On top of Social Security, workers need to contribute 9 percent of income, including any employer match, in a 401(k) to maintain their standard of living in retirement, Ghilarducci said. Many workers end up setting aside much less.

"We are human beings, and there is a bias for present consumption versus future consumption," Ghilarducci said.

This doesn't bode well for younger workers, who are more likely to have a 401(k) than a traditional pension.

Daral Johnson, a security guard in Baltimore, says he thinks about retirement.

"Time goes fast. It seems like a year or two ago I was 23, and now I'm 28," he said.

Even so, Johnson doesn't participate in his employer's 401(k). He said his wages are too low to contribute to the plan on top of all his other financial responsibilities. Johnson, the father of a 2-year-old son, earns $10.25 an hour and works about 35 hours a week.

"I'm barely getting by right now," he said.

Another flaw of the 401(k) is that it's too easy for workers to dip into the account, Ghilarducci said.

Johnson, for instance, participated in a 401(k) at a previous job but pulled money out to pay rent.

Ultimately, the lack of retirement savings won't be just a problem for workers, Ghilarducci said. Mayors and governors in the coming years will have to figure out how to meet the needs of a significant elderly population with little means, she said.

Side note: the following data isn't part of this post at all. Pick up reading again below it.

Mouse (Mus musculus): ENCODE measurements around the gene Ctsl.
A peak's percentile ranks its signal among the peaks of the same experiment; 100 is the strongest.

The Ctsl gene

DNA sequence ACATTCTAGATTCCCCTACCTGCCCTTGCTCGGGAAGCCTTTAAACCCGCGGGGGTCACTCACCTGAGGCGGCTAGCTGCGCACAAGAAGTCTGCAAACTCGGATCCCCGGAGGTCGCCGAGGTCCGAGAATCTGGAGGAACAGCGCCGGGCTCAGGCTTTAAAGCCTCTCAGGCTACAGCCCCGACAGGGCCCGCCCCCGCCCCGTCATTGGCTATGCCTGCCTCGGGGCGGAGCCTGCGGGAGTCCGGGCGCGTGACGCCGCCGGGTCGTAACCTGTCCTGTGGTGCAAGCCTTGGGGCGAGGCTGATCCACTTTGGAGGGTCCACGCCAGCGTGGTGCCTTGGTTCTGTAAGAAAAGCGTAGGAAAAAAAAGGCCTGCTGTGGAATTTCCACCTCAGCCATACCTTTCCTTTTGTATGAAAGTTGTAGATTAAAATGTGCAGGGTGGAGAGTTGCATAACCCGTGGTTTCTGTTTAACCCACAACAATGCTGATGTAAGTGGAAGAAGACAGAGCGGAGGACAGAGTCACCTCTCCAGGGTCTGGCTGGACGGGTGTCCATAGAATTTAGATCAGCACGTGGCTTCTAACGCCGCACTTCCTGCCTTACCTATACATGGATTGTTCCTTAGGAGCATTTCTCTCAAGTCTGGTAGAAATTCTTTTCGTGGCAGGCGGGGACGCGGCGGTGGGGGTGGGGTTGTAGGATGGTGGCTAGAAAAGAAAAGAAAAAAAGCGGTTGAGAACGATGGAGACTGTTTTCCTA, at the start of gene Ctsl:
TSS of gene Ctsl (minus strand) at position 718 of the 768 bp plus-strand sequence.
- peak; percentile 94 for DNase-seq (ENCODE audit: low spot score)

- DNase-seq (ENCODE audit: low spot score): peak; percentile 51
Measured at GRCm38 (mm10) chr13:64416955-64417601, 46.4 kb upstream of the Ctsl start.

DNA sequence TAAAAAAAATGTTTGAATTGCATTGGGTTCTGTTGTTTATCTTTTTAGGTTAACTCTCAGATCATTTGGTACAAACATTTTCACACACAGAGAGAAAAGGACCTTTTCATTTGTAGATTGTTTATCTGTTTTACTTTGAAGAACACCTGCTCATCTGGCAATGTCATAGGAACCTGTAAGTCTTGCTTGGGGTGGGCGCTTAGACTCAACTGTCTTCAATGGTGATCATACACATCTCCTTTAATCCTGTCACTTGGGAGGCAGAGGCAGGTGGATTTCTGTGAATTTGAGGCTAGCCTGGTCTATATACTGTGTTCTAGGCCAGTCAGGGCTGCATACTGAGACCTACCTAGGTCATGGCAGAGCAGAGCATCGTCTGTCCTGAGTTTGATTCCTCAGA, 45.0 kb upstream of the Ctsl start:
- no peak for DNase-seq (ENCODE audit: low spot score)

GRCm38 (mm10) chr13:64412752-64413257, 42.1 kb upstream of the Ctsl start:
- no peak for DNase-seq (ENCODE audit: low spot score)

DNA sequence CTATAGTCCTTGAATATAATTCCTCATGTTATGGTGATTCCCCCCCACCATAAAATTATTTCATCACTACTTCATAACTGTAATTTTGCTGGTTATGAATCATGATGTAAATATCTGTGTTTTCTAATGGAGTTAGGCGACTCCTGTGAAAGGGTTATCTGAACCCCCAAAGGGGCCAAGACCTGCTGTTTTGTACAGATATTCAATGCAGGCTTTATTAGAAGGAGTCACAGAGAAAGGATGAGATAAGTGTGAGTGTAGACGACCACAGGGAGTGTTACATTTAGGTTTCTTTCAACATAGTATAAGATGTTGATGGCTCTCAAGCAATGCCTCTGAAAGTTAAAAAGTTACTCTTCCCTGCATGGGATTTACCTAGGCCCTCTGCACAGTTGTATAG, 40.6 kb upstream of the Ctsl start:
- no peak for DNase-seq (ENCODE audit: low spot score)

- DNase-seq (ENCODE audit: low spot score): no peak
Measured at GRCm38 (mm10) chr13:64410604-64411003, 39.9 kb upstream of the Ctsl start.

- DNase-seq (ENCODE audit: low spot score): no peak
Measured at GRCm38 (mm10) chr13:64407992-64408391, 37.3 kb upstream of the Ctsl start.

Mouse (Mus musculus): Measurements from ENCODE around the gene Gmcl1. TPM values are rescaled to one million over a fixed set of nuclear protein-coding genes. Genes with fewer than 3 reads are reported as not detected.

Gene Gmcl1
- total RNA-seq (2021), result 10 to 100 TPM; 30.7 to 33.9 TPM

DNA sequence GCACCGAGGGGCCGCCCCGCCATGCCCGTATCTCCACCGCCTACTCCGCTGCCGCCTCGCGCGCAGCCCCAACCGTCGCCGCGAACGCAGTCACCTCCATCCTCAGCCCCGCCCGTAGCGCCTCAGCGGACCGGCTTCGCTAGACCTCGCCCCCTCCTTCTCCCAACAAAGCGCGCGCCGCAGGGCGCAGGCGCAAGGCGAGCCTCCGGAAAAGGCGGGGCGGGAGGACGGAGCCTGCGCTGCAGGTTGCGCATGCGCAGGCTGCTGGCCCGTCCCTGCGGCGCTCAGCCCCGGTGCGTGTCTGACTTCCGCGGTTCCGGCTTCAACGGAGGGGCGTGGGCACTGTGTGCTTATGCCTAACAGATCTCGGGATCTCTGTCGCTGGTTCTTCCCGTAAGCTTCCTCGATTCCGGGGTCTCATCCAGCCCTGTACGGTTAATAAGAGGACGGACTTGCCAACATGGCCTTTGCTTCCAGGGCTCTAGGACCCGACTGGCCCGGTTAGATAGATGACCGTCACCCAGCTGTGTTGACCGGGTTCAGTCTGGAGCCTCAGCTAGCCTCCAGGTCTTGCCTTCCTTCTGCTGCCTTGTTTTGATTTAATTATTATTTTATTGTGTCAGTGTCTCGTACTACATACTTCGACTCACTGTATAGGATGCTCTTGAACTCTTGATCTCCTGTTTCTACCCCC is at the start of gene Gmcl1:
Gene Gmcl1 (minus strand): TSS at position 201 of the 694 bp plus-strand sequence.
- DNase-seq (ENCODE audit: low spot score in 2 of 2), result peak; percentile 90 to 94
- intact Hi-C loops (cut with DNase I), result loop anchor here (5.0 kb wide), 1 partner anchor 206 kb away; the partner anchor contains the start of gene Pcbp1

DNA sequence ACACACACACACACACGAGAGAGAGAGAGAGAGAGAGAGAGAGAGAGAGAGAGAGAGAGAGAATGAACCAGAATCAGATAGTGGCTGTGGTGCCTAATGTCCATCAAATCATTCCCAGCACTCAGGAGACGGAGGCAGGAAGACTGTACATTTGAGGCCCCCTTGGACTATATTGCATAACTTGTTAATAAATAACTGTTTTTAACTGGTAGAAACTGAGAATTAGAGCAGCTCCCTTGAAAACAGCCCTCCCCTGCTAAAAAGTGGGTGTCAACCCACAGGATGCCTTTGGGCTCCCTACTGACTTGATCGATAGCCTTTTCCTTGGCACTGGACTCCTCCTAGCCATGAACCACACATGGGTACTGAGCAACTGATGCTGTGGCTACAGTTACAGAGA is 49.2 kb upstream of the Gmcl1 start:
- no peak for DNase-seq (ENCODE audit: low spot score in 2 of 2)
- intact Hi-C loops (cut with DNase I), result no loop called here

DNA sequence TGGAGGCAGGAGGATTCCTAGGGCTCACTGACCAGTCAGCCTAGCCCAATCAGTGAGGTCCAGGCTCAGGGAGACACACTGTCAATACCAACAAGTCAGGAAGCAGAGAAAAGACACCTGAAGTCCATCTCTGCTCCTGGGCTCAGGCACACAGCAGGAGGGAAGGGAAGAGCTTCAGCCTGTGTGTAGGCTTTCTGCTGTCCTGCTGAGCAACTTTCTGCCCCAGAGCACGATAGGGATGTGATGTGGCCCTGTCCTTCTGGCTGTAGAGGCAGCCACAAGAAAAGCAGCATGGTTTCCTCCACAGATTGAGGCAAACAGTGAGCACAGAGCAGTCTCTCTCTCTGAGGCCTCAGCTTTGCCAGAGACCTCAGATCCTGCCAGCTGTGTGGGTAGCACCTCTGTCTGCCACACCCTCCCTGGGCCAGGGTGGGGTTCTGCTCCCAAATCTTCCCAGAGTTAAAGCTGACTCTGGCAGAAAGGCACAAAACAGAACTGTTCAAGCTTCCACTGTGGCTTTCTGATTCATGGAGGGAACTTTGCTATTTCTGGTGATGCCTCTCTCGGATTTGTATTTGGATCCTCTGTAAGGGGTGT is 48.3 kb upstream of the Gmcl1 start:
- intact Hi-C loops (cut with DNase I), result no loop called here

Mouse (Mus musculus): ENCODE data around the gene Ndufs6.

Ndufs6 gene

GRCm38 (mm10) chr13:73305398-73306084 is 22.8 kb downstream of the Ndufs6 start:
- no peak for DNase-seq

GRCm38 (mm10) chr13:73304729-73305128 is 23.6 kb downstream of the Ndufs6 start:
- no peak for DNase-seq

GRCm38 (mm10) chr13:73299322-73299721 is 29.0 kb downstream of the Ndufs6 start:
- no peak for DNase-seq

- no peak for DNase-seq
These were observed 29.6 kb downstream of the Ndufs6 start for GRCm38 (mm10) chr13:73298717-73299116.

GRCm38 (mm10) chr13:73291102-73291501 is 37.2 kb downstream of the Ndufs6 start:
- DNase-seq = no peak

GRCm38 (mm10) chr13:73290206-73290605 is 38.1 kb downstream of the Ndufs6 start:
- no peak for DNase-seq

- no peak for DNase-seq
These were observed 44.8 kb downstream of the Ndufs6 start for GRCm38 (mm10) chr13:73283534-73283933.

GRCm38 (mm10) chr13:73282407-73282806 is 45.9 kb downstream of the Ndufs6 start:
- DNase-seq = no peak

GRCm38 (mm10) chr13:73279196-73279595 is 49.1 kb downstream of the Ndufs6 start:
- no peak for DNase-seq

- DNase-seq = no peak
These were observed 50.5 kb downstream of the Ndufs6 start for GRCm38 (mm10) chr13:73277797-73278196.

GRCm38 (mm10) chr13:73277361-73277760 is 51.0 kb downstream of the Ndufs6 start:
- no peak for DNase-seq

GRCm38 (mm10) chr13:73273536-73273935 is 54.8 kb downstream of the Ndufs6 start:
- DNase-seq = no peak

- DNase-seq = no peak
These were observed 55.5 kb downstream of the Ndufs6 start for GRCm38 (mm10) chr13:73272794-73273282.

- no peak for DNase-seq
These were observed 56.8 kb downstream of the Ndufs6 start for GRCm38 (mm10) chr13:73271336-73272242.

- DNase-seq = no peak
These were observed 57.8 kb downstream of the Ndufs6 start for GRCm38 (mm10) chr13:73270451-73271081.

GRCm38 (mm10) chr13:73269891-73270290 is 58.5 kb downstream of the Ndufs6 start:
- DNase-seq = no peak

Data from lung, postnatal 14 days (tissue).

The Schwartz study found that Marylanders near retirement had an average household net worth, including home equity, of $282,325 for singles and $687,027 for married couples. That counts some very rich households pulling up the averages, the report said.

Exclude home equity, and 15 percent of these older households have less than $10,000 in savings, investments and retirement accounts, the report said.

That includes Baldassano. "I have zero for retirement," she said.

It wasn't always that way. She had a pension and a defined contribution plan years ago when working for a business publishing company. But she switched to part-time work to raise a son with special needs and later to care for ailing parents. When she divorced in 2007, she said, she drained her retirement funds to buy out her ex-husband's share of their Silver Spring house.

Baldassano said she earns up to $27,000 as an adjunct professor, if she teaches year-round. That's not enough to save for retirement, and it's hard for her to envision a time when she'll be able to stop working, she said.

"I would like to be able to look down the road and see a point at which I could do that," she said. "Right now, it's not there."



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